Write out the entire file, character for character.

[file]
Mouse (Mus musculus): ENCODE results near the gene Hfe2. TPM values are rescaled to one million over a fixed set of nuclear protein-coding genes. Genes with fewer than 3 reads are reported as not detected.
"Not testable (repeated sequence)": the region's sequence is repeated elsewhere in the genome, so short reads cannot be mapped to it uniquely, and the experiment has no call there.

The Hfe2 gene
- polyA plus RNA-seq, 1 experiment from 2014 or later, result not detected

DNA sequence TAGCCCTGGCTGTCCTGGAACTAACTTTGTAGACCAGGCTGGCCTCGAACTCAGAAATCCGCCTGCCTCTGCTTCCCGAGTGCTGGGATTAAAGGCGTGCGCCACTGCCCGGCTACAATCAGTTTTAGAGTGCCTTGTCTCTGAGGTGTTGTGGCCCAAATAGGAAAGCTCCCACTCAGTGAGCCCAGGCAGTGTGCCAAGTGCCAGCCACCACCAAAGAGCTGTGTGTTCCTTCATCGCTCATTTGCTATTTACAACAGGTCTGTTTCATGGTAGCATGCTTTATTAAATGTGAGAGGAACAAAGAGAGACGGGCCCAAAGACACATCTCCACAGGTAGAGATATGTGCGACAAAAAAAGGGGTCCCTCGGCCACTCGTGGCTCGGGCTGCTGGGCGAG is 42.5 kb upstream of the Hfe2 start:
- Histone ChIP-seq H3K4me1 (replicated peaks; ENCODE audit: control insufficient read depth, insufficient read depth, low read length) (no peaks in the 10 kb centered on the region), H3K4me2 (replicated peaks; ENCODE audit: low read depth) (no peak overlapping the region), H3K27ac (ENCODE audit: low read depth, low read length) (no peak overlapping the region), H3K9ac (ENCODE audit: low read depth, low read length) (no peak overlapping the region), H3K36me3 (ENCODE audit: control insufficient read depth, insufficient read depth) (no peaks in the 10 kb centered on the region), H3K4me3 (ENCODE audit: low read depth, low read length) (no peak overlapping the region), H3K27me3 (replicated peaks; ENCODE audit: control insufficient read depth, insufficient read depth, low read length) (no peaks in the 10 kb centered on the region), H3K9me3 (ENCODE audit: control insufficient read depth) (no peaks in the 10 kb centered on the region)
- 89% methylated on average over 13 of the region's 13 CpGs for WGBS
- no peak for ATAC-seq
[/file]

Mouse (Mus musculus): ENCODE results near the gene Hfe2. TPM values are rescaled to one million over a fixed set of nuclear protein-coding genes. Genes with fewer than 3 reads are reported as not detected.
"Not testable (repeated sequence)": the region's sequence is repeated elsewhere in the genome, so short reads cannot be mapped to it uniquely, and the experiment has no call there.

The Hfe2 gene
- polyA plus RNA-seq, 1 experiment from 2014 or later, result not detected

DNA sequence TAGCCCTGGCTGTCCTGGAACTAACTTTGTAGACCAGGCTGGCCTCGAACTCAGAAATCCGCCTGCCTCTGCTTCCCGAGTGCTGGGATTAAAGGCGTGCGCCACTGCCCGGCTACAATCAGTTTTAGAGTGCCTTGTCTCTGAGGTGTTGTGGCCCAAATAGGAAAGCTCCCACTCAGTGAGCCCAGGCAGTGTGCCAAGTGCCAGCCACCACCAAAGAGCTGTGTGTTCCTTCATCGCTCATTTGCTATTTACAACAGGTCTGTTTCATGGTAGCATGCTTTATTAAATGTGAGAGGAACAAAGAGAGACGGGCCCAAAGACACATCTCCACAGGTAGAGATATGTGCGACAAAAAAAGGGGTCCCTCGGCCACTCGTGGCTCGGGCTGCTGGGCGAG is 42.5 kb upstream of the Hfe2 start:
- Histone ChIP-seq H3K4me1 (replicated peaks; ENCODE audit: control insufficient read depth, insufficient read depth, low read length) (no peaks in the 10 kb centered on the region), H3K4me2 (replicated peaks; ENCODE audit: low read depth) (no peak overlapping the region), H3K27ac (ENCODE audit: low read depth, low read length) (no peak overlapping the region), H3K9ac (ENCODE audit: low read depth, low read length) (no peak overlapping the region), H3K36me3 (ENCODE audit: control insufficient read depth, insufficient read depth) (no peaks in the 10 kb centered on the region), H3K4me3 (ENCODE audit: low read depth, low read length) (no peak overlapping the region), H3K27me3 (replicated peaks; ENCODE audit: control insufficient read depth, insufficient read depth, low read length) (no peaks in the 10 kb centered on the region), H3K9me3 (ENCODE audit: control insufficient read depth) (no peaks in the 10 kb centered on the region)
- 89% methylated on average over 13 of the region's 13 CpGs for WGBS
- no peak for ATAC-seq